Spectacular question, friend! There are two kinds of chocolate bloom:
If the chocolate has a grainy, rough texture and white appearance, it is probably sugar bloom. This happens when chocolate is exposed to moisture -- either stored in a humid environment OR transferred from cold storage to room temperature, which can cause condensation. In both cases, moisture dissolves some of the sugar on the chocolate's surface. When the moisture evaporates, the sugar re-solidifies and leaves behind the grainy, white texture or 'bloom'.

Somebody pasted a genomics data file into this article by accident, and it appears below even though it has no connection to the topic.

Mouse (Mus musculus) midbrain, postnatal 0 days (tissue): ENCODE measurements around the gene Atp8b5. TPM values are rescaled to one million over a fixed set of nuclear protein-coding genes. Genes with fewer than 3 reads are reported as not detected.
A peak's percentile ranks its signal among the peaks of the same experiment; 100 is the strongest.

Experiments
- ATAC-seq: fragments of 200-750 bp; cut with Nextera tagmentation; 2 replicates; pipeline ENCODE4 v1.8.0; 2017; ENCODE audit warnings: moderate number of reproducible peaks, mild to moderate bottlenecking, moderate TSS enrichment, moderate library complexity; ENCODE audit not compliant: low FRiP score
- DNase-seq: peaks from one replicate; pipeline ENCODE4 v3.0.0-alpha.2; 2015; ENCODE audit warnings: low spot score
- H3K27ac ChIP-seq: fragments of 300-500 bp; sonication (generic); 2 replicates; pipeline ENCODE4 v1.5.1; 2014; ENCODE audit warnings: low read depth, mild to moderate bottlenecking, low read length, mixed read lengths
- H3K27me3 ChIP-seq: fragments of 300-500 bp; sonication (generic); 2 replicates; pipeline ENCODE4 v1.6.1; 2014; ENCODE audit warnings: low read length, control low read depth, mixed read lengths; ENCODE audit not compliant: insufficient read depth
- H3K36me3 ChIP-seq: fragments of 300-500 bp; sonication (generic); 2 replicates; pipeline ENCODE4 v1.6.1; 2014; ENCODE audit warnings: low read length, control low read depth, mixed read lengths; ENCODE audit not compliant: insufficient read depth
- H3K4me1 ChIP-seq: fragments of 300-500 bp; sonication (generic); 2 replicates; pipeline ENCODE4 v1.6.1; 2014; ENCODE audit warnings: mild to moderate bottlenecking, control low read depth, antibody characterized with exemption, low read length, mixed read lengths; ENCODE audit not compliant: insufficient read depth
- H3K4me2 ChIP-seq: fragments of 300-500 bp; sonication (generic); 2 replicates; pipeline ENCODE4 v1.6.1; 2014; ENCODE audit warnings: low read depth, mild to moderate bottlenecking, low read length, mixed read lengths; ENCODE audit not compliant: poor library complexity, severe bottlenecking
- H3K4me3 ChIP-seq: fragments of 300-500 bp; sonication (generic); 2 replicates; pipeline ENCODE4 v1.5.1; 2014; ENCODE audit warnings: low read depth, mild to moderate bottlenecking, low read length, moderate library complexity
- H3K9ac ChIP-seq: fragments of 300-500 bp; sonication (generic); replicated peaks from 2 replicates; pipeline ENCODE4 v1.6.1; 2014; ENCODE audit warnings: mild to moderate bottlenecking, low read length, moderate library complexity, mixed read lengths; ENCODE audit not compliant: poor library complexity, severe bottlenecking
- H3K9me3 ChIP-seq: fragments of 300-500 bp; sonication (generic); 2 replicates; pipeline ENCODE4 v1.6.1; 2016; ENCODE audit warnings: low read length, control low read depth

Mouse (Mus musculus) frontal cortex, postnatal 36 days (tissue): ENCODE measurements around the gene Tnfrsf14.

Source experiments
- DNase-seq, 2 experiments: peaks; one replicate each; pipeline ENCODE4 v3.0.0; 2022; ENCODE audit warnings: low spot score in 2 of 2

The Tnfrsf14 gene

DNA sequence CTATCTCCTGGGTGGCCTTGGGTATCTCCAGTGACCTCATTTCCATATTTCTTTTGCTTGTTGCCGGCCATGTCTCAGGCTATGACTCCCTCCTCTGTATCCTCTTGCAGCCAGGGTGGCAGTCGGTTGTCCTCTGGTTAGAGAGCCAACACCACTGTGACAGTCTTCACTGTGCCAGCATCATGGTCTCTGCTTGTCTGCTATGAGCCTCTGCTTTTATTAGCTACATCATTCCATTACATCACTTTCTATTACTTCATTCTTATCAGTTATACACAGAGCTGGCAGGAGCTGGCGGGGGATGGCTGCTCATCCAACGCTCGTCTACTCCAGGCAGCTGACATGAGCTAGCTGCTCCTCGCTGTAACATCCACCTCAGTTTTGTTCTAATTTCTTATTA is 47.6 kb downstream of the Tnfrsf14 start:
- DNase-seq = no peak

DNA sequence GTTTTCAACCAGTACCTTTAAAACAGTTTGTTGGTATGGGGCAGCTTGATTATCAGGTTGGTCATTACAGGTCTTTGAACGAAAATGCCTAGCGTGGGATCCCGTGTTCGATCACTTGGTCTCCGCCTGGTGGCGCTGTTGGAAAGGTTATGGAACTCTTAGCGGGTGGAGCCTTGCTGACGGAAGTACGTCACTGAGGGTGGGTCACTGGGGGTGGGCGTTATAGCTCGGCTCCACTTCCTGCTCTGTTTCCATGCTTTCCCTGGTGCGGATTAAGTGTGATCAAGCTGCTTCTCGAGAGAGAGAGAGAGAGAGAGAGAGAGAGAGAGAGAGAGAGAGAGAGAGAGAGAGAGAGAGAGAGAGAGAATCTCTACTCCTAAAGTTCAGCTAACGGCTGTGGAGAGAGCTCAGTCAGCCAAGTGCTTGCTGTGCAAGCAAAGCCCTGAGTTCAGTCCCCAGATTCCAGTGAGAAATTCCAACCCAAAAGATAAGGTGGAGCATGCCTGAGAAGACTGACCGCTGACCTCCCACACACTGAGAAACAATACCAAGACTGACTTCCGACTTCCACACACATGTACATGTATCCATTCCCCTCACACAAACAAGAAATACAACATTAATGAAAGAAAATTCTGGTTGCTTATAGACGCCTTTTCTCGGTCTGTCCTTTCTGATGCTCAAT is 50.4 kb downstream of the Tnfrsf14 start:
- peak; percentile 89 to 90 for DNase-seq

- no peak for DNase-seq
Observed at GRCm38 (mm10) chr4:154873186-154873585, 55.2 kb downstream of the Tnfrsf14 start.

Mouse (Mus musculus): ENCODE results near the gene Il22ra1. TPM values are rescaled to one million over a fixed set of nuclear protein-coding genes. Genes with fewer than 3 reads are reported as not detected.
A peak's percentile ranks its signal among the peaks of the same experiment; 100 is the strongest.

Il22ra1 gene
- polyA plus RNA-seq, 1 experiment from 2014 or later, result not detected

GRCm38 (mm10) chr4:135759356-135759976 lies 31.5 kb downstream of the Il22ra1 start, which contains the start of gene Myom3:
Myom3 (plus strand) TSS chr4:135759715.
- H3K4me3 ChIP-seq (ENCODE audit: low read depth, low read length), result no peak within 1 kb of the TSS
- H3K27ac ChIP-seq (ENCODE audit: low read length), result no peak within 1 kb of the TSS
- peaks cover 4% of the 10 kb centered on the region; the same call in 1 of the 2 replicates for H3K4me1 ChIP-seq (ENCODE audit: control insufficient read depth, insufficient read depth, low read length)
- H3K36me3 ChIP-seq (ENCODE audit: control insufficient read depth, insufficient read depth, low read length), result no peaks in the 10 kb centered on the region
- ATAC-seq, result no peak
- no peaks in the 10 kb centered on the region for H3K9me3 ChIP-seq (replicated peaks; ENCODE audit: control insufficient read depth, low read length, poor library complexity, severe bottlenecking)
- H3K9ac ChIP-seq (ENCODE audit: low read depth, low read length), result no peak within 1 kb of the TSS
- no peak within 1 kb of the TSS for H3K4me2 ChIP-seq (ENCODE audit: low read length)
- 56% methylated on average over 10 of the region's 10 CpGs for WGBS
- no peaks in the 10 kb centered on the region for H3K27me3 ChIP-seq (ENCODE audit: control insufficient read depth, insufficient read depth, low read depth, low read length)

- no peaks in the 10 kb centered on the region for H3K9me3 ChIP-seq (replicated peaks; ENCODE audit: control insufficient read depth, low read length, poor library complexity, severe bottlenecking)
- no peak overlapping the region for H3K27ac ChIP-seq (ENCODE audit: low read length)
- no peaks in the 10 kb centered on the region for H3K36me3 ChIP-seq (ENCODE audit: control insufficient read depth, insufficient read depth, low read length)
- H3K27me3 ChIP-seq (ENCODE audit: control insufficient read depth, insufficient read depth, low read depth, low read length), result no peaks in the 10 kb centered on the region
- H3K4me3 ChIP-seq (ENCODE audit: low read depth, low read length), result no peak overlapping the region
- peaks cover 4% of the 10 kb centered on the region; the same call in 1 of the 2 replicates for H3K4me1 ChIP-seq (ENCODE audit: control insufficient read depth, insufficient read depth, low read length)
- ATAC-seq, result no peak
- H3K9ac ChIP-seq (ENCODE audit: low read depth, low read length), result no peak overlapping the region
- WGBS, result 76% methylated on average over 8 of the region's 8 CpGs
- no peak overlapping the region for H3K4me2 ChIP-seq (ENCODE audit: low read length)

If there is a grayish film appearance on the chocolate, it is probably fat bloom. This happens when chocolate is stored (or transported) at too high a temperature. The high temperature causes the cocoa butter (fat) to soften and make its way to the surface of the chocolate.
Sometimes, fat bloom is also caused by other ingredients in the chocolate. For example, oil in the natural peanut butter filling of my beloved Peanut Butter chocolate bars and bites can sometimes make its way to the chocolate surface and cause bloom.
In all three cases: looks whitish, still safe to eat, still delish.
If you're looking for more facts about bloom, or you're just a food science enthusiast, here are some articles you might enjoy:
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